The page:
It was a tragic comment on our political climate, though you wonder if the NFL saw it as much more than bad timing and terrible optics. Those in the league’s management class were coming to sensitivity late in the day. The owners of franchises, NFL executives and commissioner Roger Goodell had taken a lot of heat the past three years over the conspicuous absence of interest in quarterback Colin Kaepernick. Though he had led San Francisco to an NFC championship and a narrow loss in the Super Bowl in 2013, Kaepernick last appeared in a 49ers uniform in December 2016. Over the course of that season, he had drawn more attention and generated more controversy off the field, or at least on the sidelines, than he had on it. When “The Star-Spangled Banner” was played before 49ers games, Kaepernick dropped to one knee as a protest against systemic racism. “I am not going to stand up to show pride in a flag for a country that oppresses Black people and people of colour,” Kaepernick said. “To me, this is bigger than football and it would be selfish on my part to look the other way. There are bodies in the street and people getting paid leave and getting away with murder.”
True at the time and eerily prescient of the past couple of years, when a tragic succession of assaults and homicides of Black Americans, a slow-motion genocide often captured on video, became a fixture in the daily news-cycle, trending but never-ending. And though Kaepernick’s protest seemed directed at social justice in the U.S., it reverberated around the world.
After the 2016 season, the 49ers let Kaepernick know they were releasing him even though he had thrown for 16 touchdowns and given up four interceptions, managing a quarterback rating of 90.7 with a lamentable cast in support. At 28, seemingly entering his prime, he became the freest of free agents — not a single team could find a crying need for even a backup quarterback. He had effectively landed on an NFL blacklist for his protests, for peacefully expressing his political beliefs.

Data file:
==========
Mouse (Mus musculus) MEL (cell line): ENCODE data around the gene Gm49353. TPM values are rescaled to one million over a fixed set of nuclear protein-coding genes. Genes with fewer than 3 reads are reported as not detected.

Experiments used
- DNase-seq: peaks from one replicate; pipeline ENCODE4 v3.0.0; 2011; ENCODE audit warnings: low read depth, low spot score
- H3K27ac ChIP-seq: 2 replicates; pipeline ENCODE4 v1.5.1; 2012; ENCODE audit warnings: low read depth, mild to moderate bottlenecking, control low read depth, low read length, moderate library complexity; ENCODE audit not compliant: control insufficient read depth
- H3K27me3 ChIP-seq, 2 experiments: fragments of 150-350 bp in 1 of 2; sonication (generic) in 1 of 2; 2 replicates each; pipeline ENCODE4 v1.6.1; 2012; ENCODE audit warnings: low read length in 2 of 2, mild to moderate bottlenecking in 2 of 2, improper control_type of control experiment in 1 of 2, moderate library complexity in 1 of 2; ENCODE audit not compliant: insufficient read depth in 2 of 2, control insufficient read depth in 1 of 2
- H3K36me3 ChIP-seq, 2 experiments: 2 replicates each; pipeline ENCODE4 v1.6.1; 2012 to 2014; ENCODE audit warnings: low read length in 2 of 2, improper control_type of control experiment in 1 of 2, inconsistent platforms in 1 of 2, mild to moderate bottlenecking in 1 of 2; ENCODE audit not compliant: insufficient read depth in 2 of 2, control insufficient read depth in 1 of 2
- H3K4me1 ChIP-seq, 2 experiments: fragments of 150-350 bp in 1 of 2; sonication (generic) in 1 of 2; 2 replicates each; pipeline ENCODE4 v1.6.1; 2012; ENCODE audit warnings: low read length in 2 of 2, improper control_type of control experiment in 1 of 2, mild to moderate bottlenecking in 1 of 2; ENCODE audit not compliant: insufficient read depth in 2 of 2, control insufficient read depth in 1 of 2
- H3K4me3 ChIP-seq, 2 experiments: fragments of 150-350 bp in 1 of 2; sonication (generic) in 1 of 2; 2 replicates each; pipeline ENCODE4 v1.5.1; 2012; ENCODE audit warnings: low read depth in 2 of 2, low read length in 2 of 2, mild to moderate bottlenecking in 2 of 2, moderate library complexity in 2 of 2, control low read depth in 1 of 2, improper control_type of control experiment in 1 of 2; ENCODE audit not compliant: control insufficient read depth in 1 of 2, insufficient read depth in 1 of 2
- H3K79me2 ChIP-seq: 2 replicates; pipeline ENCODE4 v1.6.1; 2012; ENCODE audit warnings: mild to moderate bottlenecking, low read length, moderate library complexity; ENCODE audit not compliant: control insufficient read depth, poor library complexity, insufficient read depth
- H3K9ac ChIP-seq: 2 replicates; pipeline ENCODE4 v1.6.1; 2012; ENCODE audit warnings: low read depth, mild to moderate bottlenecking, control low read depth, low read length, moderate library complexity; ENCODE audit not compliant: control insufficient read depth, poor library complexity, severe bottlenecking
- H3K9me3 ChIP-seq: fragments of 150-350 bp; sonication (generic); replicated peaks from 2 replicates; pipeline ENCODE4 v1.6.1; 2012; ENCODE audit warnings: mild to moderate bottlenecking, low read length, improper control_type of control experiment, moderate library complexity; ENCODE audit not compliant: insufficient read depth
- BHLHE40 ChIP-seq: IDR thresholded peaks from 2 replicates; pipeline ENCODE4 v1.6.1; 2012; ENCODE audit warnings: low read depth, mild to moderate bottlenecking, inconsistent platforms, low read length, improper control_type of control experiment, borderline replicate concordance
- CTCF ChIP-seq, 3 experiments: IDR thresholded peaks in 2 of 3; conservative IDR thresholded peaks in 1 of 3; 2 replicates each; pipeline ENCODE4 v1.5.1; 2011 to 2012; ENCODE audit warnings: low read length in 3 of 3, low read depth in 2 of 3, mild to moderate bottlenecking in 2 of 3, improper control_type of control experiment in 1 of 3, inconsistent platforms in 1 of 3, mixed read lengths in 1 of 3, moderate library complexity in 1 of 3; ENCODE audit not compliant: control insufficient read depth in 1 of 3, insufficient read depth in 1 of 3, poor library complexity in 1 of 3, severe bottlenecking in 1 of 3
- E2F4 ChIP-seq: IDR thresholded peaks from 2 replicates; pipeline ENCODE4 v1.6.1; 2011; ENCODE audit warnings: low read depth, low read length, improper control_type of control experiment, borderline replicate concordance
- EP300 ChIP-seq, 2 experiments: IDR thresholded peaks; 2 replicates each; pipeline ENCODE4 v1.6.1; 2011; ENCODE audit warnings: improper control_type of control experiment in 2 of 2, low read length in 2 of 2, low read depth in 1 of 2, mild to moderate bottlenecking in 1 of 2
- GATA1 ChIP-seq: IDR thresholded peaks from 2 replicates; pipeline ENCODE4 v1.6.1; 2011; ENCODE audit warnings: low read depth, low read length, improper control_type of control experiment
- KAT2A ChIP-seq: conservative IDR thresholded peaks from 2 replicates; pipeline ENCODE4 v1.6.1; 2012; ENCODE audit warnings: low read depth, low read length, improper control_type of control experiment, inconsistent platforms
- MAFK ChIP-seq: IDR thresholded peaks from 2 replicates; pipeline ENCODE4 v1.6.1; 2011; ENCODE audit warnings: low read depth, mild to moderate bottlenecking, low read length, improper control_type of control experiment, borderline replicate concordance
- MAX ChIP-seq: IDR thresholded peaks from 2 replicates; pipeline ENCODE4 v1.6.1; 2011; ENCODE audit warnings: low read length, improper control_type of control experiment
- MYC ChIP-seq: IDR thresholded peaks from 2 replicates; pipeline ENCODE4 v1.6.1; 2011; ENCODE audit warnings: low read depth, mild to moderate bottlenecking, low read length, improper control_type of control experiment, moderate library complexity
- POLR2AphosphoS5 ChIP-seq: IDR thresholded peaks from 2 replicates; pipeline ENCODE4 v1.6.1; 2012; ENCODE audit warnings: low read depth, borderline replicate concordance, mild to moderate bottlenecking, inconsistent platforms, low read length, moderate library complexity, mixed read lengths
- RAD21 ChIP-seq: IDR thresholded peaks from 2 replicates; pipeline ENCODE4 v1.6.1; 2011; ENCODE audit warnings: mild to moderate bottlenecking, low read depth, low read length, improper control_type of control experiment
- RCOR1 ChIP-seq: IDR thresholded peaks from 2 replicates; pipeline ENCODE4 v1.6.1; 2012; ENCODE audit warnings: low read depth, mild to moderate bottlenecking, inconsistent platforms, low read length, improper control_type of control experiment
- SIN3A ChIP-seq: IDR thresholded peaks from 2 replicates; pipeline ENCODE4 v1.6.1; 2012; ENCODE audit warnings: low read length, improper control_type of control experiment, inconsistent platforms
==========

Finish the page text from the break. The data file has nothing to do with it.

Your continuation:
From the beginning, Goodell handled the issue of player protests with a fist that was half iron, half ham. Then, this off-season, he apparently saw the error of his ways amidst the outpouring of popular support for the Black Lives Matter movement in the wake of the killing of George Floyd.
The league was long overdue for change, though the launch in Kansas City indicated that the new woke NFL still needs work.
Meggyesy seemingly has little in common with Kaepernick — different players, different men, different eras. And yet both spoke truth to power and paid a price, and their stories share important threads that come into sharper focus in hindsight.
Dave Meggyesy walked away from the game after the 1969 season at age 29. He was done, he told the team. He didn’t explain his rationale in his farewell to the Cards but he did in his autobiography, Out of Their League, which was published in the fall of 1970. It was not a love letter to the game so much as a kiss-off.
Meggyesy’s telling of his life story begins conventionally enough. He lays out how he grew up on a farm in Ohio, the son of an abusive Hungarian widower. His young life was all hunger, toil and exclusion, until he started playing football, which won him acceptance and even celebrity in town. In his later years of high school, when his father was pulling up stakes to head out west, Meggyesy moved in with a teammate’s family. “I knew about poverty growing up,” he says. “When I went to live with a middle-class family my last years of high-school football, I had a chance to see my early life in a different context. My experience left me questioning why so many people lived in poverty and couldn’t get enough food in the richest country in the world. I read Michael Harrington’s book The Other America: Poverty in the United States. It opened my eyes and influenced my life and spurred my curiosity.”
It’s easy to see why The Other America hit Meggyesy where he lived: He was a walking case study of the author’s thesis that “the fate of the poor hangs upon the decision of the better off.” Harrington’s bestseller influenced many — President Kennedy among them — who were staggered by the fact that 20 per cent of the U.S. population lived below the poverty line.
Even before reading Harrington’s classic of sociology, Meggyesy appreciated how grim his young life had been and how limited his prospects would be if his father had stayed. He appreciated his late-coming good fortune, threw himself into the game and his books, and earned a scholarship to Syracuse University, an NCAA powerhouse and pipeline to the NFL. Until he was 20 or so, it was as if his path had been scripted by Horatio Alger. Reading Out of Their League now, you can respect young Meggyesy’s earnestness but also see how it set him up for disillusionment.